Thommo and The Don

This time of year Adelaide’s eastern suburbs are decorated in purple thanks to the blossom the jacarandas shed in early summer. This is also where a lot of the old money lives – in the wide streets between the city mile and the foothills. Here are bluestone villas, wrought iron fences, tennis courts, high ceilings and sultana vines. Homes are designed to use shade, scale and space to resist the searing heat of summer.

Don Beard lives here and he greets me wearing a sports jacket with a fresh yellow rose in his lapel. He is 87 now but his back is still straight and his moustache clipped. The thundering artillery of Kapyong and other battles of the Korean War have dulled his hearing so our conversation can surely be heard several houses away as he leads me through the garden to the rear of the property.

The reason for my visit is to confirm once and for all one of the most beguiling suburban legends that has gently circulated through cricket conversations in South Australia for three decades.

“This is the place where we had the pitch,” says Don as we reach the back of the driveway. The jacarandas have coated one of the cars in purple confetti. There is a long stretch of fine lawn set in a corridor of trees and shrubs. It was once a full length pitch with enough room for a decent run up as well.

“Les Burdett (Adelaide Oval curator) dropped down one day with a trailer load of black soil to get things started,” he explains and then it was just a matter of getting the pitch sorted and rolled.”

It isn’t a surprise that Don Beard had a practice net in his backyard. The blocks in the eastern suburbs are generous enough to fit one in and he was a serious player who according to Gil Langley had a “lovely out swinger”.

He was a grade cricketer before the war and took a hat-trick in Japan in an armed services match as he prepared to serve in Korea.

Returning from the war and to the game, a chap from St Peters Old Collegians asked him to join the club but Don had to confess he wasn’t an old boy so didn’t qualify. Asked if he had ever played for a college at all he mentioned the Royal College of Surgeons side in England. That was enough and he padded up for the club until he was 62 years old working his way from their first eleven down to division 13 where he ended with a premiership.

Before heading outside we had talked cricket in his study overseen by a large black and white photograph of Bradman. The Dons were great mates. At one stage I ask him to describe the master at the crease and he leaps to his feet and finds a bat to demonstrate. Dancing feet – back and across – roll the wrists.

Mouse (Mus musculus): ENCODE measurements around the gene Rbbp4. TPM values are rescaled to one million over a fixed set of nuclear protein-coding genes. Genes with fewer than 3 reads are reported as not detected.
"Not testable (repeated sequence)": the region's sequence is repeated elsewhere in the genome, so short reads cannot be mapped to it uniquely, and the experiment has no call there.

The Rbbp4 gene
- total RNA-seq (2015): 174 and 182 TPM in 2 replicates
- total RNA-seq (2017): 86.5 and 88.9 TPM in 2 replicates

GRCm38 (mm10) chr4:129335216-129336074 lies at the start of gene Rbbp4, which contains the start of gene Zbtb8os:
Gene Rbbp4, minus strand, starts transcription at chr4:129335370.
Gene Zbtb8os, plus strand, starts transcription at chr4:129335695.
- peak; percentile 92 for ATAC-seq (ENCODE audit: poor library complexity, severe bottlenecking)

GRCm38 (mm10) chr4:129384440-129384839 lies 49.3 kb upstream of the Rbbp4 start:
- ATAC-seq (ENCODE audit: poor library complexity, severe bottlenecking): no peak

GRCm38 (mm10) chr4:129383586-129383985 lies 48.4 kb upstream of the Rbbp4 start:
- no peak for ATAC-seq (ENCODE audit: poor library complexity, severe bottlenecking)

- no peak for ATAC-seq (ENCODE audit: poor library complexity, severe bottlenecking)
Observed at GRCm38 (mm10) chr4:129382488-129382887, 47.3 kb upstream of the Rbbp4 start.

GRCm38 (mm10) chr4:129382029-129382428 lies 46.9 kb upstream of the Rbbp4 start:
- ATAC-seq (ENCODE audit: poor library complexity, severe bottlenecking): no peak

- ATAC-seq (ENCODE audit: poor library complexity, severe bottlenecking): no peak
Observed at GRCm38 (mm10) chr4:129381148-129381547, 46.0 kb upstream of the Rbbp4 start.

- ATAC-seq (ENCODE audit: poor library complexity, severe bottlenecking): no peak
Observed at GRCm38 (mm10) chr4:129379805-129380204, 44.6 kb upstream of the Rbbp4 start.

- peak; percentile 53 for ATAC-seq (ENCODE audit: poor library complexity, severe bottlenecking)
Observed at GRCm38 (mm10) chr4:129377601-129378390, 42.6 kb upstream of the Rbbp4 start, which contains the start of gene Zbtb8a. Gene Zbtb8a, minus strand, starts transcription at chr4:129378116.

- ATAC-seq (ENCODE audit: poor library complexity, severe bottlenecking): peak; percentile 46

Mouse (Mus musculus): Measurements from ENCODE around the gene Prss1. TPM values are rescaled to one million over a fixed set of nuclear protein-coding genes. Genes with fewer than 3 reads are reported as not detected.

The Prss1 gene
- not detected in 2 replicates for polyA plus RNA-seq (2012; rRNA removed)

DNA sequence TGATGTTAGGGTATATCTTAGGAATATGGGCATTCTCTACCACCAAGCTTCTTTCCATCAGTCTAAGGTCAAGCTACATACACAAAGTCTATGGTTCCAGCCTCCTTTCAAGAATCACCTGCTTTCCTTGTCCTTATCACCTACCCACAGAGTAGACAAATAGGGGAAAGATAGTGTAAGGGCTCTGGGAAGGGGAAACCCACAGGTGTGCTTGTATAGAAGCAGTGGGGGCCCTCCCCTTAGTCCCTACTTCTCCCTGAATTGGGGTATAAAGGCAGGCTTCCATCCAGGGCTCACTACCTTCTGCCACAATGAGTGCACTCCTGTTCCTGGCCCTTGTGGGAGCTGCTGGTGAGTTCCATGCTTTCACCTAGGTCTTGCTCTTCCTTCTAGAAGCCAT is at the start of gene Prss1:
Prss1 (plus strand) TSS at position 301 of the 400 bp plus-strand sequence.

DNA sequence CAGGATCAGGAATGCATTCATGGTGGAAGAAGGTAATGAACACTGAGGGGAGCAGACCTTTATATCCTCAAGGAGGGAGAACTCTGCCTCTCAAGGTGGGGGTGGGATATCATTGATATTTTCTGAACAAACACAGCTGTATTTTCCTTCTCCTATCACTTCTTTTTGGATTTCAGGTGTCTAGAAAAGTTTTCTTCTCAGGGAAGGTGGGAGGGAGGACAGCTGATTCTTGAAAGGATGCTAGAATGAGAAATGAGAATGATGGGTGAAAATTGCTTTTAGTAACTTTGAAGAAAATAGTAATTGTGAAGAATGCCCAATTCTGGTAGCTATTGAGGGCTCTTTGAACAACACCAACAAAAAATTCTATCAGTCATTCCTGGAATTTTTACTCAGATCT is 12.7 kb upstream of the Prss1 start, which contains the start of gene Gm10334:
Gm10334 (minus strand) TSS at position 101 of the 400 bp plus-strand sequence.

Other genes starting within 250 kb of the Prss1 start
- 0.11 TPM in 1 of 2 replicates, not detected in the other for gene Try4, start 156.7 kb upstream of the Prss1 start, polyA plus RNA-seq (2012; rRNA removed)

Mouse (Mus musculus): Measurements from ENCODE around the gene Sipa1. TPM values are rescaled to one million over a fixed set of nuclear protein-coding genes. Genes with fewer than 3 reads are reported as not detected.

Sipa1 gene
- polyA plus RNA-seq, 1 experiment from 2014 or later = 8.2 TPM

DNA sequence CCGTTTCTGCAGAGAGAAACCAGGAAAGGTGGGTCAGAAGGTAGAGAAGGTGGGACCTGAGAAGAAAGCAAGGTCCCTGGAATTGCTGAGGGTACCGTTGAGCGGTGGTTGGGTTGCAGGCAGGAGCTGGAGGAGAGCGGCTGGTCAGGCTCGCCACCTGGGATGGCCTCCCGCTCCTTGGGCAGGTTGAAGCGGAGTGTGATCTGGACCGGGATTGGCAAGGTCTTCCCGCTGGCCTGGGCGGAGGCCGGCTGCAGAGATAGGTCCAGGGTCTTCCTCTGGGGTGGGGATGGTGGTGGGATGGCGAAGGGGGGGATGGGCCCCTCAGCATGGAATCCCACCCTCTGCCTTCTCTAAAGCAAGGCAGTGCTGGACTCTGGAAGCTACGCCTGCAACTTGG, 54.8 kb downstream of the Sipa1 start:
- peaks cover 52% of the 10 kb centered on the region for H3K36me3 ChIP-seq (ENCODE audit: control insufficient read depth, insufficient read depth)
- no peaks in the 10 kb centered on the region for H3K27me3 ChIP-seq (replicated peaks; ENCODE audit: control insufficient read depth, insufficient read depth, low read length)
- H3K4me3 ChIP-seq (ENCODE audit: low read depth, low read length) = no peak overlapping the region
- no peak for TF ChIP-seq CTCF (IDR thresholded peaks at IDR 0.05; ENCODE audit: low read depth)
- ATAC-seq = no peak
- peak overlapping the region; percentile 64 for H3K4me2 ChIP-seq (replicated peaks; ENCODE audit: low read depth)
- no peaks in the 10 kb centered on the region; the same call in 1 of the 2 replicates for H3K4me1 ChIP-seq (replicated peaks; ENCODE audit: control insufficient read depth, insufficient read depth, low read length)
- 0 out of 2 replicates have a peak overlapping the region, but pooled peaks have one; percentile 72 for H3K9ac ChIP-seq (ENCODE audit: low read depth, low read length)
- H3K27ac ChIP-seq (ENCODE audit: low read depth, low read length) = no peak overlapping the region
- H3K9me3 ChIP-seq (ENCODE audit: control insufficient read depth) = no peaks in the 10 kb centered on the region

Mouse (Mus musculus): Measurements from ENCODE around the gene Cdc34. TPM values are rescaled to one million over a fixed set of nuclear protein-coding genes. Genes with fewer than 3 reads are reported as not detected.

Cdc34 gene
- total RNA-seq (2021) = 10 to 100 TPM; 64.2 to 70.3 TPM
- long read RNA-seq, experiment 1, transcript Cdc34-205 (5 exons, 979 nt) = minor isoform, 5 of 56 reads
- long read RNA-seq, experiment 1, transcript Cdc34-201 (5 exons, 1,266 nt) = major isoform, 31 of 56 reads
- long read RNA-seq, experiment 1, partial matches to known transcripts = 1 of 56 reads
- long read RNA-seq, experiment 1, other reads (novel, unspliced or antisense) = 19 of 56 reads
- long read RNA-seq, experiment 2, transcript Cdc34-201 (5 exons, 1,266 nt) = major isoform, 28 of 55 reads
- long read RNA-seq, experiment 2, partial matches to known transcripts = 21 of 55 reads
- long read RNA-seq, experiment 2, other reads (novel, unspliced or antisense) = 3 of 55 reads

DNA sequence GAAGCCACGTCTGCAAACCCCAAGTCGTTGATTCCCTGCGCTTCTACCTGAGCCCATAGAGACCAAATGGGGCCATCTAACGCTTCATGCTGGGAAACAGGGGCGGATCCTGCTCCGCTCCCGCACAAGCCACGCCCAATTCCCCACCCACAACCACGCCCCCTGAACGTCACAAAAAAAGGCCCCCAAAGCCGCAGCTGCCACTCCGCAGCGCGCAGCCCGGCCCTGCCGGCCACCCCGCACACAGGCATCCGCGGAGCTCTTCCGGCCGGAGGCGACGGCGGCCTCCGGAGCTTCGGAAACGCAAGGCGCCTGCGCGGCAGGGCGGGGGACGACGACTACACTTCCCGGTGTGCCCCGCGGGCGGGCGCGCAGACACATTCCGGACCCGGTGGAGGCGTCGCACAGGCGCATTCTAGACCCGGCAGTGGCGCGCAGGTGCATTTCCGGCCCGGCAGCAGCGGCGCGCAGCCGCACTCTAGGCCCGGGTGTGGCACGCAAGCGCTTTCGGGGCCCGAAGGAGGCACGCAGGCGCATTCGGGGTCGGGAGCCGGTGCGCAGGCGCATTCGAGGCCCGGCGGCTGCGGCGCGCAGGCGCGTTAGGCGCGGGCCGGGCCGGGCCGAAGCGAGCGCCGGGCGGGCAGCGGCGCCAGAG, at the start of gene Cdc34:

“Not many sixes of course,” but “so much energy through the on side”. With this he pulls the imaginary ball through square leg and I fear for the tiffany lamp on the nearby table.

He puts away the bat and leaves the room returning with a copy of E.W. Swanton’s World of Cricket. Opening the front page it reveals a letter in familiar handwriting offering the volume as a gift and an endorsement as the definitive book on the game.

“I was seeing a patient at the time and the receptionist came in and said that a little man had dropped this off for me. I laughed because she had no idea who he was.”

“I enjoyed his company. A lot of people found him difficult because shall we say he didn’t have the common touch. He found it difficult to mix and people found him standoffish but I think this was largely due to nervousness and embarrassment. I found him kind, generous and a quick wit. Lady Jessie was a wonderful woman who everyone loved. She was better in public than he was. She loved gardens and music and handled things very, very well.”

Each year during the Adelaide test the Beards would host a dinner party in which guests from the Australian and visiting teams would have a chance to relax with Sir Donald and Lady Jessie. They were enchanting evenings. Lenny Pascoe sent flowers the next day to Margaret Beard in thanks.

“Keith Miller was a lovely, lovely man you know,” says Don. “I have a grandson with a handicap and Keith would ring at least once per month to ask after him. When Keith was seriously ill at the end I flew to Melbourne and caught a train and then a cab down to where he was. When I told the cabbie who I was visiting he refused to take a fare from me because of his admiration for Miller as a player.”

Don Beard wasn’t available to treat Jeff Thomson the day he dislocated his shoulder while colliding with Alan Turner in the first test against Pakistan at the Adelaide Oval in 1976. He was at another emergency case where an Italian migrant market gardener had fallen out of a truck and landed on an upturned garden fork.

“Dreadful injury,” he remembers.

Soon he was asked to look at Thommo and remembers that as another confronting injury. He holds up two fingers showing a slice of light between them to demonstrate a normal collar bone injury. Then he widens the fingers three or four centimetres apart to show how Thomson’s injury was. His eyes enlarge at the memory.